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In “Testimony of Pilot,” there is a character named Quadberry. Quadberry is the hero. If John Quisenberry never flew an F-14 in battle, Quadberry is free to launch himself off aircraft carriers, refuel in the air and ruin half of Hué. Quadberry, like Hannah, also plays trumpet. Fiction is real life done right. “Good truths always have fantasy attached,” Hannah said in The Paris Review. “The deep stuff has fantasy automatically. The awe and wonder of a child.”

One evening at the bookstore, Barry Hannah bought a book. I was the cashier, and I asked him, mid-transaction, if he had contributed anything to any of Altman’s screenplays. My interest was innocent enough, but the question was unprofessional. If Hannah had ignored me, he was well within his rights.

I had a theory about Robert Altman’s western McCabe & Mrs. Miller. In one scene in particular, Warren Beatty, as John McCabe, stands alone, straightening his tie in a mirror. McCabe, a delicate but enterprising frontiersman, is sad that Constance Miller (Julie Christie), the sophisticated owner of a brothel, cannot see him for the man he is. “I got poetry in me,” he says to himself, and it sounds like something a Barry Hannah character would say.

Hannah smiled at me as I put his book in a bag. “I may have contributed a line or two to Nashville,” he grinned, and left. I should have checked my facts beforehand. Ray—the book that got Altman interested—was not published until 1980. McCabe & Mrs. Miller was released in 1971, and Nashville in 1975.

So Barry Hannah had a sense of humor. His 1983 novel The Tennis Handsome begins with two short stories from his 1978 collection Airships, “Return to Return” and “Midnight and I’m Not Famous Yet.” When he expanded “Return to Return” into the book’s first chapter, Hannah amended an early encounter between a teenage girl, Carina, and Carina’s paramour, the ungainly, unseemly Baby Levaster, M.D. Carina, like everyone, is in love with French Edward, the tennis handsome of the title. She has just seen him asleep on Levaster’s couch and joins Levaster in a park outside:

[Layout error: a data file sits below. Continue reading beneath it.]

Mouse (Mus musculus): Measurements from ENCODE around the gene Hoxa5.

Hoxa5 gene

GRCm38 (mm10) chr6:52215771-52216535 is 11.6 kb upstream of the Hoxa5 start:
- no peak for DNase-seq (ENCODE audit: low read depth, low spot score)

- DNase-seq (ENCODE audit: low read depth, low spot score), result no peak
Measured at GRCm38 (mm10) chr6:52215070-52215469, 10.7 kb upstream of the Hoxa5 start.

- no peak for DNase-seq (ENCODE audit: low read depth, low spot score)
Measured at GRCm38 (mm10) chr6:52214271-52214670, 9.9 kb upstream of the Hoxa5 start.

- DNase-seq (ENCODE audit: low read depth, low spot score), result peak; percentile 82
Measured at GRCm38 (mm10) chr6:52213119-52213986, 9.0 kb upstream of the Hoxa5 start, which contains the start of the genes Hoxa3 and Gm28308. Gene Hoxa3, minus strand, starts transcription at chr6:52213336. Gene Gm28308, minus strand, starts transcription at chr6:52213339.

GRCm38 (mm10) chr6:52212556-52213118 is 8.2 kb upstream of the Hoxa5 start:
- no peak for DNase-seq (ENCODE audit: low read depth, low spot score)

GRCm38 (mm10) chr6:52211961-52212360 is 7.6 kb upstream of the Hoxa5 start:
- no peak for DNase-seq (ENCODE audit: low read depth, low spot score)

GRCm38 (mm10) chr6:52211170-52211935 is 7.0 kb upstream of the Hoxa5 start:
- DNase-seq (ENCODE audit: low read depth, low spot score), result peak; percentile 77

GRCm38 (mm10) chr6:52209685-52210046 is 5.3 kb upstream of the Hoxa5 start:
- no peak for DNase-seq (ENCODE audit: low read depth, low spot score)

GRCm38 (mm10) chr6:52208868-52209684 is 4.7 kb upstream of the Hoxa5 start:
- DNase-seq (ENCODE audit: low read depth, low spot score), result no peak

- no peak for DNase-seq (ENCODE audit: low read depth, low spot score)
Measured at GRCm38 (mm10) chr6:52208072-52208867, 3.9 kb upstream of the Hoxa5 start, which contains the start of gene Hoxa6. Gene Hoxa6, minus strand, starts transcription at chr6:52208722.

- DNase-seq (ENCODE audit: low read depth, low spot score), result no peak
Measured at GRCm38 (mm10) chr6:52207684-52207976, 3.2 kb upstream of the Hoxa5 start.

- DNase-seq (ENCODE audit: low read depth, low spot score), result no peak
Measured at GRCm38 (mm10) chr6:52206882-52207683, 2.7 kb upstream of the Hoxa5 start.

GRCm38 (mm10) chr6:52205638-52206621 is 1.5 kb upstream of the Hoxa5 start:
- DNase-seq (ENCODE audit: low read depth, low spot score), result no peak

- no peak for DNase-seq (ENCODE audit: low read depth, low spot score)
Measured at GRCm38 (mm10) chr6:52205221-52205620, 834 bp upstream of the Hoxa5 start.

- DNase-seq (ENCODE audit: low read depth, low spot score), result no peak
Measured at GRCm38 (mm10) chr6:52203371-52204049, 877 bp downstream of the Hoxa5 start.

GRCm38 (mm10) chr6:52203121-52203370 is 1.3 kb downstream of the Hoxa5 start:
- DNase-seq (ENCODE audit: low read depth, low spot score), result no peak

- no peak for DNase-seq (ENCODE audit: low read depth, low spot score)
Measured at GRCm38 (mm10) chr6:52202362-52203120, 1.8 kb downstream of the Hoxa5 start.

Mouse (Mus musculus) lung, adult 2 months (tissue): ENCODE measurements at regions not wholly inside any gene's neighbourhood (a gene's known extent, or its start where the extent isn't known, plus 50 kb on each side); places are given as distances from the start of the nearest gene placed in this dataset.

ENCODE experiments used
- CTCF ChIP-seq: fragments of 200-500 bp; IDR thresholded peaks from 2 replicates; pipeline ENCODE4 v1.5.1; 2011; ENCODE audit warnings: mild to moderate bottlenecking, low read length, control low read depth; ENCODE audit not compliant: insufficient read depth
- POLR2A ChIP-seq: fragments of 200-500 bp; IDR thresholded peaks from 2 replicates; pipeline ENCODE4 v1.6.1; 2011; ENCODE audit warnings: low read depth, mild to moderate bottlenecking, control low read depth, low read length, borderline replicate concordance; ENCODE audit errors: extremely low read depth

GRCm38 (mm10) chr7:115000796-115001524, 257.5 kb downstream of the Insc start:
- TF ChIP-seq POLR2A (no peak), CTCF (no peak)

"He saw Carina turned over onto her belly. She was yanking up grass and eating it.
       'Didn’t you get any supper?'   
      'Seeing him, Baby. Seeing French Edward. He’s so healthy-looking. And he’s almost as old as you. It makes me want to get vitamins and minerals in my stomach.'     
      'But he has no mind outside of me,' said Levaster.
      To which Carina replied: 'His body and his eyes, he doesn’t need anything else.'"

That passage is significant for two reasons. First, because of its commitment to the physical act—to words in service of action, to action as the definitive statement. Second, it shows Hannah was not afraid to revisit and amend. He was careful about it—a paragraph here, a sentence there—and because of that care, that attention, the writing improves.

“Even Greenland” is the Barry Hannah story I recommend when I’m put on the spot. An F-14 catches fire; one pilot ejects, the other dies. As the plane goes down, the pilots compete for the most meaningful last thought. The dead pilot wins because death makes a statement.

“Even Greenland” is barely three pages long. It was published three times: first for the Mississippi Civil Liberties Union, in a 1982 edition, then in Captain Maximus, in 1985, and finally in the anthology Sudden Fiction, in 1986. For each publication, Hannah changed the final sentence; version three is perfect.


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